We went out for a walk yesterday afternoon, and when we got back, the bathroom door was stuck fast. It wasn’t locked, but the latch had jammed. I wiggled it and jiggled it and banged it and rattled it – we all did, we were queueing up to have a go – Let me have a try! – but all to no avail.
What had seemed like a little, random happening was turning into an actual… thing.
I did what any modern householder does. I appealed to my Facebook friends for help. We tried all their ideas (we’d already done them all, but we tried again, stopping short of the sledgehammer suggestion).
We went to bed exhausted from all the trying.
This morning I looked at Checkatrade and rang the top rated locksmith. Amazingly, he was ‘just getting someone back into their house’, just round the corner. He came within the hour. I was quite nervous that we were just being silly, and that there was no real problem, but he tried the door. He wiggled it and jiggled it and banged it and rattled it, and confirmed that in fact, we were lost. I was relieved we had judged it worth his call out charge (a bit like the time when I actually said Hurray! when told in A & E the arm was indeed broken).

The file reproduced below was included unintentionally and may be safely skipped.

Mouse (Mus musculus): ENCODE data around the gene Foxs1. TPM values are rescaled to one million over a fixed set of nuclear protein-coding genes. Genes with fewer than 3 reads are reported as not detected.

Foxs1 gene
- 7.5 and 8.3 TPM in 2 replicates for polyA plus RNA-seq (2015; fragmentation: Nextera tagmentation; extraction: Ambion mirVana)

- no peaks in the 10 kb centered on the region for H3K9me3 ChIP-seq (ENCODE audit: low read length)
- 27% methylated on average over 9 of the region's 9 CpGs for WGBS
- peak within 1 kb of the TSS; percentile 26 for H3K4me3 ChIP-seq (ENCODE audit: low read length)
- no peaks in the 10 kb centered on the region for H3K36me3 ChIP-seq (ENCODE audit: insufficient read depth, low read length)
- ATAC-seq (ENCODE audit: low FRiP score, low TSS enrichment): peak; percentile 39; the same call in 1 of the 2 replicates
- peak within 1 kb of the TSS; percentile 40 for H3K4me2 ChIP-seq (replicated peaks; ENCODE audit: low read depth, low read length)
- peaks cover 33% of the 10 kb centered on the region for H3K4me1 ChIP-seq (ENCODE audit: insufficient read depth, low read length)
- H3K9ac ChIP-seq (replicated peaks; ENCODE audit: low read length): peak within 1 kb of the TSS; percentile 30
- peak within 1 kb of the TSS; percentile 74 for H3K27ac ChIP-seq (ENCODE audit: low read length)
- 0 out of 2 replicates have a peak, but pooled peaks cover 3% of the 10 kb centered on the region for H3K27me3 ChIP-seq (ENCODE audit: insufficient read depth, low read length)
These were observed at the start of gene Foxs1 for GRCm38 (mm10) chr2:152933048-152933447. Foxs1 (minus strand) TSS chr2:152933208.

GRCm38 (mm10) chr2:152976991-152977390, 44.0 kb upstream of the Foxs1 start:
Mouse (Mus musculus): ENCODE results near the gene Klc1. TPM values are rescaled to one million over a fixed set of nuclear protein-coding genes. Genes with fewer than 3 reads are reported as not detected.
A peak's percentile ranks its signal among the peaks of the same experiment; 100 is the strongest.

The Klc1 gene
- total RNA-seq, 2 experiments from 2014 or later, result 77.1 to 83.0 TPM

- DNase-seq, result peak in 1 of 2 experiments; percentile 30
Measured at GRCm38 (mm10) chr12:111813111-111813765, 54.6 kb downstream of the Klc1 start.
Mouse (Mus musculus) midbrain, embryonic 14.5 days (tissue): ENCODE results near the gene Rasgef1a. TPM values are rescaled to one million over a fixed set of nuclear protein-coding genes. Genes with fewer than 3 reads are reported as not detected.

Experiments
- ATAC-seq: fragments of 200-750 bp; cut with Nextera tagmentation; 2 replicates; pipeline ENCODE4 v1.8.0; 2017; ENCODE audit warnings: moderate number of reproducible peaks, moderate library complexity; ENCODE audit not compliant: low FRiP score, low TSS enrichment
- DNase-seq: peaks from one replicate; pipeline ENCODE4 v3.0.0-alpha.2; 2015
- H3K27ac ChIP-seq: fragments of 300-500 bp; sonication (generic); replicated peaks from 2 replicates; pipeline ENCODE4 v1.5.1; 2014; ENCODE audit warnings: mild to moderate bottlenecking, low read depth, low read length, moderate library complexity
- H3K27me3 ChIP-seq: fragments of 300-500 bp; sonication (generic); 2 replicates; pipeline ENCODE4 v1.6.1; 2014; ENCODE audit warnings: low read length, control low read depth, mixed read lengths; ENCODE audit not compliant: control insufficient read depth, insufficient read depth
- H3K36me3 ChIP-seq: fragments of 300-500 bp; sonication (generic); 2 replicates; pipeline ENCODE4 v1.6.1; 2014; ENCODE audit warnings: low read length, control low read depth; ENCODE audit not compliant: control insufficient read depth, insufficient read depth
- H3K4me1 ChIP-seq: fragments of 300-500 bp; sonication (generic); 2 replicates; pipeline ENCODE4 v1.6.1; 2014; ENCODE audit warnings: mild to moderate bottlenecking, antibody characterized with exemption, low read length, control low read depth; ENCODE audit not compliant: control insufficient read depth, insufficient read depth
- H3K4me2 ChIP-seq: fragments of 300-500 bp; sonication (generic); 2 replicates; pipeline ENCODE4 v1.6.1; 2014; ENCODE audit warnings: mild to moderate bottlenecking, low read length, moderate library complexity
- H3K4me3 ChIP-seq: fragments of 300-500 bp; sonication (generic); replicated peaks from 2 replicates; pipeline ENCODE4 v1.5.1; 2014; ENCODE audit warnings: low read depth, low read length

Out came his tools. The simplest jobs always turn out to be the most complicated, he told me, and so it was. He had to use: a drill, a hammer, a chisel, a set of thin wire keys all in different shapes, many screwdrivers, pliers, and a box of random bits of metal. He did lots of the work with his eyes closed, feeling his way.
In the end he asked my permission to jemmy off the door frame slightly. I was in the kitchen at this point, head in hands, imagining that the bathroom would have to be a time capsule forever, eternally stopped at 3.30pm on February 26th 2017. I went upstairs to watch the doorframe being destroyed. None of it; he eased it this way, that way… there was a glimpse of a broken latch… he reached in and flipped it upwards, and the door swung open!
I threw my arms in the air and shouted Hallelujah! (And in my head, I said Do not hug him, do not hug him. Because I sometimes do want to hug people, and this was the wrong situation.) He rocked back onto his heels and we laughed and laughed.
Best £75 I ever did spend.
He showed me an old, brass door mechanism from his van. Look at the work in that, he said, It will never fail. He said modern door handles are rubbish.
We have 10 of them!
How will I ever close a door again?